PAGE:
Please join me in welcoming H.G. Chambers to The Book’s the Thing! H.G. is here to talk to us about his technique for describing magic in his writing.
The Rules of Magic
Magic by nature is mysterious, surreal, fascinating, and infinite. It can be as subtle as a whisper, or as brazen as a beam of reality-disintegrating balefire. Magic is a key ingredient in fantasy, and can bring with it a sense of wonder and excitement. Much like magic itself, however, including it in a story without careful consideration can be dangerous. If done poorly, magic can endanger a plot, diminish a book’s believability, and make a story…well…boring.
So what makes magic effective? There are many different philosophies, but most fall into two broad categories: Explicit vs Mysterious.
Explicit magic is, as you may have guessed, explained very clearly to the reader. You learn source/energy behind it, how one might use it, the limitations, and the consequences. As a reader, you get a clear view into the mechanics of the magical talents possessed by the characters. One great example of this is the Wheel of Time series by Robert Jordan. You learn that all magic comes from “the source”, which must be “channeled” by a character. Abilities and skills have names, and are used strategically to counter each other.
Mysterious magic leaves the reader to make their own deductions as to where it comes from, how it was drawn upon, and the true impacts/consequences of using it. A great example of this is Gandalf in Lord of the Rings. Tolkien never really explains why Gandalf has magical powers, or what he can even do. He rarely uses it, and does so with little or no explanation.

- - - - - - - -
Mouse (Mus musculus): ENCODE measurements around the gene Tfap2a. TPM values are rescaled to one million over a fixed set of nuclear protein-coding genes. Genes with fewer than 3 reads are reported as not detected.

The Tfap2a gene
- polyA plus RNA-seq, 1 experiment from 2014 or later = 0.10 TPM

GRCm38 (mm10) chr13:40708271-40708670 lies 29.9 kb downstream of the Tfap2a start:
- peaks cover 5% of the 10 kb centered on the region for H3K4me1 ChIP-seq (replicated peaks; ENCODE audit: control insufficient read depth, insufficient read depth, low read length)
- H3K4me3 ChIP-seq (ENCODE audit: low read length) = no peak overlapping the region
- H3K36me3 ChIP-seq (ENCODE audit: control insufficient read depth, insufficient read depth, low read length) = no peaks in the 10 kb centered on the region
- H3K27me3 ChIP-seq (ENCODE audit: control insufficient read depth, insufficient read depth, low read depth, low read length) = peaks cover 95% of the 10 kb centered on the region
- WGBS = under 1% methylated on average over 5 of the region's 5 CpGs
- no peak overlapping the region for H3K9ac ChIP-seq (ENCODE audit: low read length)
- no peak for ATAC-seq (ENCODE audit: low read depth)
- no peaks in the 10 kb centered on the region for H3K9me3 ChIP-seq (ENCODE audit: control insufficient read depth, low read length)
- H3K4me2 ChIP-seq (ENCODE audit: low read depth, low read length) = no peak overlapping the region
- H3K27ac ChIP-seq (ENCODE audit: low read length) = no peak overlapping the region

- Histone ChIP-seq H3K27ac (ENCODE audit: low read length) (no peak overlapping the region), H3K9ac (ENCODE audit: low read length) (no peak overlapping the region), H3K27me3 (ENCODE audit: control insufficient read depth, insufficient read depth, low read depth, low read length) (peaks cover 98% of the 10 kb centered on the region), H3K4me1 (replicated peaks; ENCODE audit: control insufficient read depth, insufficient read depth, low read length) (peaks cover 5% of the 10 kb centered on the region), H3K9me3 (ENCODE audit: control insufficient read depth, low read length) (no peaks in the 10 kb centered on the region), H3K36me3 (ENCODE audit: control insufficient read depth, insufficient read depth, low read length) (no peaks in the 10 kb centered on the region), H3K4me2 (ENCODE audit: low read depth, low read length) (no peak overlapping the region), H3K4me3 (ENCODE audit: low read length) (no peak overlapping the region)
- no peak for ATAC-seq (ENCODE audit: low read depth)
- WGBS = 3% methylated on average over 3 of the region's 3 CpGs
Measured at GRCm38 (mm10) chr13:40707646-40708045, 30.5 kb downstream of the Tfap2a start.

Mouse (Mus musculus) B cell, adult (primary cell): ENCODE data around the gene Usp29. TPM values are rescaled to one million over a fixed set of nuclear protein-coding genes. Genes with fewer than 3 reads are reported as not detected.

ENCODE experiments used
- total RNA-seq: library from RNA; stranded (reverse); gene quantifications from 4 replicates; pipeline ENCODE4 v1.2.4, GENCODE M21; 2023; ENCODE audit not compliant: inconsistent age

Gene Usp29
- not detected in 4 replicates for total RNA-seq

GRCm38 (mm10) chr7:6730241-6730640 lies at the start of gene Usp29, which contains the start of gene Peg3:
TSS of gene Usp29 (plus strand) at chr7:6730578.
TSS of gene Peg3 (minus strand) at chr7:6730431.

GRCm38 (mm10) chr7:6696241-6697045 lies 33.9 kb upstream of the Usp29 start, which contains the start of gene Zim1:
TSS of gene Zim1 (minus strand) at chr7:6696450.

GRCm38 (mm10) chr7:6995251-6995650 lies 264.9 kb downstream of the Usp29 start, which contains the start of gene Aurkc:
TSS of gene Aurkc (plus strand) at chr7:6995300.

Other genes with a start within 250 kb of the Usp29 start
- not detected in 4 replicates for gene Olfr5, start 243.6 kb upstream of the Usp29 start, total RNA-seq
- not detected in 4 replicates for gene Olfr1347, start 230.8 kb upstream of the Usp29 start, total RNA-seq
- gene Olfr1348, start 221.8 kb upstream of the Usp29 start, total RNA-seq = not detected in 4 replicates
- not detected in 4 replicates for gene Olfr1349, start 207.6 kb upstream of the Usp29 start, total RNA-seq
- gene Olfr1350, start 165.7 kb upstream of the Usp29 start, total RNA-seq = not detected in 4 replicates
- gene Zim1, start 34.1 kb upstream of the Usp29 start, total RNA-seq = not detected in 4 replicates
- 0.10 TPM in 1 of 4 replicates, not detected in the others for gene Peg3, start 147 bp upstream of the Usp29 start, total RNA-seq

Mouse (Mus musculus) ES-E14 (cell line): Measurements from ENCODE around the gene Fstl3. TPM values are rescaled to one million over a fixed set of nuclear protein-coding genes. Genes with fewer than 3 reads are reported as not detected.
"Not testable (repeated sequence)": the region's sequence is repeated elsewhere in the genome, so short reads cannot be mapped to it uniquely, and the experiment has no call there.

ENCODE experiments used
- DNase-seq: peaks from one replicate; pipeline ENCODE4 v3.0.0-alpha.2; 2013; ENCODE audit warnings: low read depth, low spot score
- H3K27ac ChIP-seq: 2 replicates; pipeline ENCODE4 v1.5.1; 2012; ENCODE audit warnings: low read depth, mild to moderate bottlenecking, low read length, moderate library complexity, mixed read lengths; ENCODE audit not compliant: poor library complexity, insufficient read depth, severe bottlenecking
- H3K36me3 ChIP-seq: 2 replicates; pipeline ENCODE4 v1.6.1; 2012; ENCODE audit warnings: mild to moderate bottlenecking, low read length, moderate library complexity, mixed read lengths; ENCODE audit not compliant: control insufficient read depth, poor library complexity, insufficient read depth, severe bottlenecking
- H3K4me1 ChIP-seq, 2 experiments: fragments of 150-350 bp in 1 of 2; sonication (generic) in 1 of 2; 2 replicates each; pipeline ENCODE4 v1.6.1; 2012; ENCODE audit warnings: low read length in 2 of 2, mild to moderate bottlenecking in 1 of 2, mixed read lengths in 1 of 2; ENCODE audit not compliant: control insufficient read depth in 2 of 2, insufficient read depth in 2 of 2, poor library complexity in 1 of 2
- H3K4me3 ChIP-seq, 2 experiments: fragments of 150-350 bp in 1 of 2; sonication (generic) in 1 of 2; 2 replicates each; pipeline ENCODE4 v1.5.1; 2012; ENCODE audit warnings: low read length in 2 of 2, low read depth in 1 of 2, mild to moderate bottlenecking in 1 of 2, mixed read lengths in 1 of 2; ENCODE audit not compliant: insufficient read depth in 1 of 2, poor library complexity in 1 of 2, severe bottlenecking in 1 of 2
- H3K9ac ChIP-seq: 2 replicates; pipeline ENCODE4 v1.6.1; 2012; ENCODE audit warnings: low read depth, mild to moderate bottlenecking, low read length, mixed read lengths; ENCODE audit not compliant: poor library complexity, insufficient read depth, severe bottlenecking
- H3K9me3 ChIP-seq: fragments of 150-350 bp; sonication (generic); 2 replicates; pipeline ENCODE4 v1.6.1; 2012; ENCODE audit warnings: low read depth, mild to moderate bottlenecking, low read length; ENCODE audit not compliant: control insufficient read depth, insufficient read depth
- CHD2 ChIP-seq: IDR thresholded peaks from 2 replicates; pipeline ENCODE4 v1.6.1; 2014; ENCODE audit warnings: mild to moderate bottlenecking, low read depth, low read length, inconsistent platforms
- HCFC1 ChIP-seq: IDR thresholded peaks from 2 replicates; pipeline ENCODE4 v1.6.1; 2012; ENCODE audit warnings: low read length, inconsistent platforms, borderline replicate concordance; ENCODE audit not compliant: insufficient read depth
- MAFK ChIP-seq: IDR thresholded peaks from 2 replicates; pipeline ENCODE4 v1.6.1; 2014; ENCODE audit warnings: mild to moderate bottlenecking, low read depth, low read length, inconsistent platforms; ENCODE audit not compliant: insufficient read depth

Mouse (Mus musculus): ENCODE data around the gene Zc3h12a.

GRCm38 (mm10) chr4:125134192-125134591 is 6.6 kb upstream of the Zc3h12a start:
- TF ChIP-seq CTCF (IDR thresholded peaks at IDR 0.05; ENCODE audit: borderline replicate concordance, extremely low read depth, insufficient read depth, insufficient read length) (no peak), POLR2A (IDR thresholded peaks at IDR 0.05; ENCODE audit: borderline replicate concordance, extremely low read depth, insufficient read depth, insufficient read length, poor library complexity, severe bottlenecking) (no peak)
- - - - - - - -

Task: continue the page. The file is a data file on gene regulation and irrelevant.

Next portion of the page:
Often a story will contain some mix of these two styles. There is no right or wrong approach, it’s simply a matter of preference. There are however, accepted rules around how magic is used. Brandon Sanderson has done a great job in fleshing this out in his Laws of Magic (LINK: https://brandonsanderson.com/writing-advice/). Here are the Laws as he sees them:
- An author’s ability to solve conflict with magic is directly proportional to how well the reader understands said magic.
- The limitations of a magical ability should always be greater than the power of said ability
- Expand what you already have before adding something new (another way of saying this is Quality over Quantity)
Another interesting point he makes (that isn’t explicitly stated in his laws) is that magic should not be used to solve major plot problems, UNLESS the problems get worse as a result (this makes me feel bad for the characters!). It’s all about consequences.
As a reader, you may never have thought about these things – most don’t. Magic done well is like a solid bass line in a live musical performance. When the bass player is on point, you may barely notice, but when they’re off? Oh boy, it can ruin the whole song.
My approach in Recreance, Book 1 of The Aeternum Chronicles was a combination of Explicit and Mysterious magic, leaning more heavily toward explicit. I’ve always been fascinated by cutting edge science – string theory, astrophysics, black holes, quarks, probabilities, etc. My goal was to create a magic system that drew upon existing scientific knowledge, while also incorporating some metaphysical philosophy.
Magic is an art form. It’s an expression of an author’s imagination that takes the reader into a world where incredible feats are wrought, but a good author knows that these feats must not occur without constraints and consequences.
Be sure to enter the Rafflecopter giveaway for your chance to win one of 2 eCopies of Recreance!
About the Author
H.G. Chambers is the author of The Aeternum Chronicles. He was born in British Columbia, Canada, but spent his youth on the beaches of Maui. For H.G., adventure has been a recurring theme – whether flying a helicopter in a thunderstorm, or touring with a band down the eastern seaboard, his thirst for the unknown is what inspires his storytelling.
Recreance is his debut novel, which is the first of three in the Aeternum Chronicles. Book two will be released early next year.